This paper investigates the behavior of eccentrically loaded circular RC columns strengthened with circular thin steel sheets. Both experimental testing and numerical analysis were conducted. The failure mode for the UC25 column involved concrete crushing in the compression face and tensile crack opening displacement in the tension side. In the case of the C25 RC column, the thin steel sheet restrained the concrete from crushing in the compression face. Based on the observations from the test results, it can be concluded that the proposed confinement mechanism effectively prevents concrete crushing in the compression face, leading to increased load-carrying capacity and ductility of the column.
The experimental observations and numerical analysis revealed stress concentration and a small opening between the concrete and the sheet in the tightening zone. The numerical investigation using 3D-NLFEA, which employed a plasticity-fracture model, accurately predicted the behavior of the eccentrically loaded RC column strengthened with a thin steel sheet and initial confining pressure generated from bolt tightening.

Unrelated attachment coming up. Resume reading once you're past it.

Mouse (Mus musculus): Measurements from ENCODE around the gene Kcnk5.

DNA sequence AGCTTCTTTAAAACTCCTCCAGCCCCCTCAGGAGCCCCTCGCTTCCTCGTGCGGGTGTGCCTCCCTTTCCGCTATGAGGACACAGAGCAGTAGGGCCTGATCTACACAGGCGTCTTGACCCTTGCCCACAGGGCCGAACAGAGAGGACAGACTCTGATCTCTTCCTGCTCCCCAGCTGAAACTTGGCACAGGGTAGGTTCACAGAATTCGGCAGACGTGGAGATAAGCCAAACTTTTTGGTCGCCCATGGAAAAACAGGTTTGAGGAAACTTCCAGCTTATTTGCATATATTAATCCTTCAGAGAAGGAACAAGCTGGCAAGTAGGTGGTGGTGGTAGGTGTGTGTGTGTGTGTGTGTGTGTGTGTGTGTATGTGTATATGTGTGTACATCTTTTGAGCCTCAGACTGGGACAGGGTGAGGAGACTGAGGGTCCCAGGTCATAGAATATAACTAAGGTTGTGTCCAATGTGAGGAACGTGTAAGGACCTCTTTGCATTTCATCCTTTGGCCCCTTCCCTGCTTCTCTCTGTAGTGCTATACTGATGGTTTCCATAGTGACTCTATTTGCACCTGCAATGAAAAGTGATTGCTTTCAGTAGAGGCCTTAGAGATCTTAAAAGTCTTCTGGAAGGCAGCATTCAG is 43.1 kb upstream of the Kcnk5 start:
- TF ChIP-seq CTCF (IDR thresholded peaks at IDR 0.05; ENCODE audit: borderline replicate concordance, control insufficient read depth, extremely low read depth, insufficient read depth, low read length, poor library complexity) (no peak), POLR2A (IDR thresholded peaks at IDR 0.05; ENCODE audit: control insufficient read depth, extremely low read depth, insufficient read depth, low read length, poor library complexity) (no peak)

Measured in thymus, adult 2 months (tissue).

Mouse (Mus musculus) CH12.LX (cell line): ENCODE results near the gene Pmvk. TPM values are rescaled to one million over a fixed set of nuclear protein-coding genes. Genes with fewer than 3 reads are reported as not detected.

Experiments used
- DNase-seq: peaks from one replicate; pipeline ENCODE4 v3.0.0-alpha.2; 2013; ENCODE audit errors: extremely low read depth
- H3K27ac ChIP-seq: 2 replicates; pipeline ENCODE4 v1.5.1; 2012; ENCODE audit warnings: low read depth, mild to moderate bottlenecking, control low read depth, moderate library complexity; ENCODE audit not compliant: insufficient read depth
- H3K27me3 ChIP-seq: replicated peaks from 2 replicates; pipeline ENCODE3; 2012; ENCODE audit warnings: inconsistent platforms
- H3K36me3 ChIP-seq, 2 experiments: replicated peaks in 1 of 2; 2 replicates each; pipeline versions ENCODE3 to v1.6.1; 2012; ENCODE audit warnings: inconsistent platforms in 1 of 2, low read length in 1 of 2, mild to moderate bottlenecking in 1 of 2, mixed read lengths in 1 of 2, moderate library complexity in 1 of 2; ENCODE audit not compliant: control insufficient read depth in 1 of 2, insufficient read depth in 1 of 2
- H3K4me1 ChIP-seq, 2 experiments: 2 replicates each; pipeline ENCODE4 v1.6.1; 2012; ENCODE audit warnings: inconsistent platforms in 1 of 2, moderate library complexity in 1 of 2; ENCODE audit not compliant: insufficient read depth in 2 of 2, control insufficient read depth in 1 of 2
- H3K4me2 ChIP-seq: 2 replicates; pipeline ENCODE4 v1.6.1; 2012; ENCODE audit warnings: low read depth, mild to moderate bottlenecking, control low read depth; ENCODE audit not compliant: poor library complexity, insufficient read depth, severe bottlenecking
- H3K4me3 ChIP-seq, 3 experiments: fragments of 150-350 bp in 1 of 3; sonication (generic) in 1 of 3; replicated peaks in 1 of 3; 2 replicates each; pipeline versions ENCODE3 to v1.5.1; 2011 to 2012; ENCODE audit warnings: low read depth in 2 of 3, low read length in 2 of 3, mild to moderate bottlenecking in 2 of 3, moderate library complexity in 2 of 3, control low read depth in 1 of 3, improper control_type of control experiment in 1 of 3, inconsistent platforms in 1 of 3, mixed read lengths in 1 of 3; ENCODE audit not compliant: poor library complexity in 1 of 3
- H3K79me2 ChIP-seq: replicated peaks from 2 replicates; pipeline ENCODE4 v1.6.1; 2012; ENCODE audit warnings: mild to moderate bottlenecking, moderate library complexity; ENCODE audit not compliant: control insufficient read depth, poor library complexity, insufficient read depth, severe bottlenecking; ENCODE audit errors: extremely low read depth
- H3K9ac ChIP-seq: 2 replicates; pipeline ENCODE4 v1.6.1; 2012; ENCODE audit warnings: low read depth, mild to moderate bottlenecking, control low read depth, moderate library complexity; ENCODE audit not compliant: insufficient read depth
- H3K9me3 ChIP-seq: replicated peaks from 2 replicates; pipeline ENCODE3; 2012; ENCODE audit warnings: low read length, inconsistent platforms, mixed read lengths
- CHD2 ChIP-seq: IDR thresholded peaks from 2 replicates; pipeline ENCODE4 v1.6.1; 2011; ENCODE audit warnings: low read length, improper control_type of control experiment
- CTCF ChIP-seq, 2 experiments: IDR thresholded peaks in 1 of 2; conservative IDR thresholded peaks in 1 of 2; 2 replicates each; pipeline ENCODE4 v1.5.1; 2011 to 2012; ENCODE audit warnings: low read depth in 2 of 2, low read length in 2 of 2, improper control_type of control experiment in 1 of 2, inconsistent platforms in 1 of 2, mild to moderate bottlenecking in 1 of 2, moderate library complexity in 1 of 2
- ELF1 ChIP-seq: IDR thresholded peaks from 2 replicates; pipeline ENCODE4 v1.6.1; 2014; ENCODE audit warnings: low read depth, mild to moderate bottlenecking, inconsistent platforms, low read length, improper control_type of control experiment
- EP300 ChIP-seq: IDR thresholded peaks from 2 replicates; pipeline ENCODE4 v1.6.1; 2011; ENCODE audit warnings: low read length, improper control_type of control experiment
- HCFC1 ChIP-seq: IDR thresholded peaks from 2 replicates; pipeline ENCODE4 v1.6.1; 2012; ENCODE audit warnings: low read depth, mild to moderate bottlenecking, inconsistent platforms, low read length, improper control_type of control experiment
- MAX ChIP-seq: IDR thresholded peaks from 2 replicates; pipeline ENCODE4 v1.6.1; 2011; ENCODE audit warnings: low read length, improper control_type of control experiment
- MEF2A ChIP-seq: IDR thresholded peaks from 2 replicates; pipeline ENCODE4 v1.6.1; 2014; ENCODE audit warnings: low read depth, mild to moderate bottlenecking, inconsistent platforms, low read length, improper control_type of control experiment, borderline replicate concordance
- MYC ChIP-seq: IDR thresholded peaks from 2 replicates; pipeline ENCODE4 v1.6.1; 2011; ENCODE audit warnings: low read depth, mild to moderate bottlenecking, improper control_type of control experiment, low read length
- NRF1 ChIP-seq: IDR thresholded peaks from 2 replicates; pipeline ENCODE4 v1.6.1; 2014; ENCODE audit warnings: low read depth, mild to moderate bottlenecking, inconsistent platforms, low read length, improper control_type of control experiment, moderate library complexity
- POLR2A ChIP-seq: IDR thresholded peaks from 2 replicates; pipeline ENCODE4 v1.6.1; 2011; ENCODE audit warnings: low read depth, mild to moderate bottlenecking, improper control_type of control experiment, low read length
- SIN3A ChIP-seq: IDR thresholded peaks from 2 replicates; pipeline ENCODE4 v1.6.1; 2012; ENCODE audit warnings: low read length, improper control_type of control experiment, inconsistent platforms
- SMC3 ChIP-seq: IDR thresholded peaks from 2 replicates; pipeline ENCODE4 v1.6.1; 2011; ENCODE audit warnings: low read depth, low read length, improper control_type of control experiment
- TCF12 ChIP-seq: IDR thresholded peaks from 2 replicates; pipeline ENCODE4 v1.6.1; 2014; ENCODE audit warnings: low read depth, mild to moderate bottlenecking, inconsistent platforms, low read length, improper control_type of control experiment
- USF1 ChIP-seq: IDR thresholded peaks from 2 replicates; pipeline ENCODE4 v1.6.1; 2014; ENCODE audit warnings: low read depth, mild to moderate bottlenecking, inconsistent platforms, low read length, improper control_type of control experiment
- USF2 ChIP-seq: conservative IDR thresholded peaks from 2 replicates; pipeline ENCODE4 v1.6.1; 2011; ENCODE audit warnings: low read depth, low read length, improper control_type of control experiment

In terms of performance enhancement, the strength of the strengthened RC column increased from 153.37 kN to 166.42 kN, representing an 8.51% increase in strength. Regarding ductility enhancement, the I10 ductility index of the column with 25 mm load eccentricities increased from 7.17 (UC25 RC column) to 8.52 (C25 RC column), corresponding to an 18.82% increase in ductility. Further investigations into different tightening levels by a careful partial strapping mechanism to reduce stress concentration throughout the confined zone and to prevent openings between the steel sheet and concrete surface during the confinement process in future studies would be valuable for evaluating the performance of the proposed confinement mechanism. The code-generated P-M curve was conservative, suggesting improvements in the stress-strain model used in the sectional analysis should be considered in future investigations.
SIY, BP, and PS prepared the conceptualization of the manuscript, SIY and BP prepared the methodology and BP and SIY prepared the FEM setup. SIY and BP carried out validation with the available test result, SIY prepared the manuscript, BP reviewed the draft and PS provided supervision and re-reviewed the draft. All authors read and agreed to the published version of the manuscript.